2009 Country Reports on Human Rights PracticesAbout the Author: Charles Sellers serves as a Political Officer at the U.S. Embassy in La Paz, Bolivia.
On March 11, 2010, the State Department released the 2009 version of the annual Human Rights Reports. Last December, in her speech at Georgetown University honoring Human Rights Week, Secretary Clinton discussed the meaning of our human rights mission. She affirmed the principles in the Universal Declaration of Human Rights, which state that people must be free from the oppression of tyranny, torture, discrimination, and wrongful imprisonment, and she underscored that people must also be free from "the oppression of want -- want of food, health, education, and equality in law and in fact." Mandated by the U.S. Congress, the Human Rights Report speaks to these issues, and many more, including the right to free speech and a free press, the right to an independent judiciary and legislature, the right to a living wage, and the right to transparent, accountable, and responsive government institutions.
At Embassy La Paz, officers and locally employed staff work throughout the year to live up to this responsibility. We meet with a wide range of private citizens, non-governmental organizations (NGOs), and government representatives in an effort to provide a meaningful snapshot of the human rights situation in Bolivia. Much of the report is a collection of statistics and facts that dispassionately describe the human rights situation. Other sections contain information from brave people who choose to talk with us despite personal risks. Such people are the real heroes of the report, and they show that in all countries, even democracies, there can be harsh repercussions for speaking out against injustice, corruption, and discrimination. As Foreign Service officers, we travel across the country -- sometimes to remote areas -- to meet with people who otherwise would not have the chance to tell their stories.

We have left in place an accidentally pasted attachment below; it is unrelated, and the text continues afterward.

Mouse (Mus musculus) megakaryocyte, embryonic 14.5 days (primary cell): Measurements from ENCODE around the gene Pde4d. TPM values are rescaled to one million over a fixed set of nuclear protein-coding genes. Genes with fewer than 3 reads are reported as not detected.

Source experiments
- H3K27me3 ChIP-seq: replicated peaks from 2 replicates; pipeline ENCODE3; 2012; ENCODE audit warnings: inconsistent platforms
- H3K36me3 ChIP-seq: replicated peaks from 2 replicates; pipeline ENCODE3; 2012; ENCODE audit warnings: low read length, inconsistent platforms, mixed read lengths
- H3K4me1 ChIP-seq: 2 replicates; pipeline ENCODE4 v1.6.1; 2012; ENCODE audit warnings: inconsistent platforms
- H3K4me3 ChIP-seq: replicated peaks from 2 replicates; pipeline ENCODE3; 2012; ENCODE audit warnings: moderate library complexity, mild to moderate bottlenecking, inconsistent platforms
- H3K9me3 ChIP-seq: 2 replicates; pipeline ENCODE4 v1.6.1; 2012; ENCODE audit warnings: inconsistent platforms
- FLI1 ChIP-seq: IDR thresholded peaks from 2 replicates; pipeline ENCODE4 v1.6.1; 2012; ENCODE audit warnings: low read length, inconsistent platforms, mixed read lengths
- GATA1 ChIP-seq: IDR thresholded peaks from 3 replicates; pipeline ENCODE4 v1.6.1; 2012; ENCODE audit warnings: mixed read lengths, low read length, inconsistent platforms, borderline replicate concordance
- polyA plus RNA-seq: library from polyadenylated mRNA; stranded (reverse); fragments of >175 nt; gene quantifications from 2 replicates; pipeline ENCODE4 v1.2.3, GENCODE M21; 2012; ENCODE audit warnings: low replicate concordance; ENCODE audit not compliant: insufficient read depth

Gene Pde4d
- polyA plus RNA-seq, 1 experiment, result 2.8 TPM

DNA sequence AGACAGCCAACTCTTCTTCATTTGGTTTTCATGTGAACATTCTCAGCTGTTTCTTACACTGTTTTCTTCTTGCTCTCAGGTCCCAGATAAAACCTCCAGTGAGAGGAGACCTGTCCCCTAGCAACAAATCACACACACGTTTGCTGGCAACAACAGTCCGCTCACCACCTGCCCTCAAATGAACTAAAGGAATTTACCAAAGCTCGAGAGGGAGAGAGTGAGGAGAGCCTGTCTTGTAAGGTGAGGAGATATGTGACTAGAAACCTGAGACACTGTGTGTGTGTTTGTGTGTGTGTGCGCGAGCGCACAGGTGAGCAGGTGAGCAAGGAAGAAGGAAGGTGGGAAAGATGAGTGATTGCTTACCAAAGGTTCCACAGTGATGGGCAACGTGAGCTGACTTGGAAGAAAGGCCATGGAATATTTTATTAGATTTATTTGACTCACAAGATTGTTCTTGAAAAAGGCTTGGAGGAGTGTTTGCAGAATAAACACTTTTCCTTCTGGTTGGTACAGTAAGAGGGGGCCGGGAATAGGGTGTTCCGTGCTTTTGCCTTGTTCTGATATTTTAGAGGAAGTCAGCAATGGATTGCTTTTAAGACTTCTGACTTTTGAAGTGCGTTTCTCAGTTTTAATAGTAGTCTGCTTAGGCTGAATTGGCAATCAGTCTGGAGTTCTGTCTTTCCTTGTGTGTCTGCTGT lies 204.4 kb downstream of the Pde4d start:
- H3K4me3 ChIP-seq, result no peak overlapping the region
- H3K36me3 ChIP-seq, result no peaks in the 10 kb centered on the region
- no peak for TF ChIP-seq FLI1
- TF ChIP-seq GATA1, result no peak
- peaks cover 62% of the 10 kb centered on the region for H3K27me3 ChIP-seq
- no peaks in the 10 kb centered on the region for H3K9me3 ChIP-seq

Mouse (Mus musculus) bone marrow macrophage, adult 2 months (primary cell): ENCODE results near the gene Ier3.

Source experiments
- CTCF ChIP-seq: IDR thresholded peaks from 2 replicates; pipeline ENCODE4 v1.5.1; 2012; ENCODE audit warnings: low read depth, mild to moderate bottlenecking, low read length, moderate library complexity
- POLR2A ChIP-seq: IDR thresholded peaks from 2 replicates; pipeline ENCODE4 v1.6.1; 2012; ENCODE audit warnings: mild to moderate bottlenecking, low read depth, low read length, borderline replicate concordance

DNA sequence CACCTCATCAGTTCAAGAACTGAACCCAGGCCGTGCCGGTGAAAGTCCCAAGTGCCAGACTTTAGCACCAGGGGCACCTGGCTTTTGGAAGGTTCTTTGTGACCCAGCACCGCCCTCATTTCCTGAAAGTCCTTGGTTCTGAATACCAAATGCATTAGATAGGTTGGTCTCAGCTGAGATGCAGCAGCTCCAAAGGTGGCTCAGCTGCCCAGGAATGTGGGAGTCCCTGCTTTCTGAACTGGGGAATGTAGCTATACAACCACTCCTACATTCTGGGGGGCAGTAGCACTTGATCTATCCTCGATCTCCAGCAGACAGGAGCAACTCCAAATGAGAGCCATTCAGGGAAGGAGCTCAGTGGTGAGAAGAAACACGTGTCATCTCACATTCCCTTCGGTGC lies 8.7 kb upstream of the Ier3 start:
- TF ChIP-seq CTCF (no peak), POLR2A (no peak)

As we prepare the report, some of the meetings -- especially with people alleging physical abuse -- can be emotionally draining. Others are politically and socially complex. Following recent elections, many in Bolivia's majority indigenous population feel they are being represented in the central government for the first time. We celebrate this change, but some complain minority voices -- in the media, judiciary, and other parts of civil society -- are being ignored in the process. We try to include both sides of the story whenever possible.
The annual Human Rights Report assures U.S. citizens that human rights are an important part of our foreign policy. The report also provides detailed information on the human rights situation in the countries with which we partner. Host countries -- including Bolivia -- do not always appreciate our unsolicited criticism. It's important to stress that our concern for human rights is not designed to create a false sense of U.S. superiority. We are equally aware of our own historical failures, even as we push to create a world where human rights violations do not exist.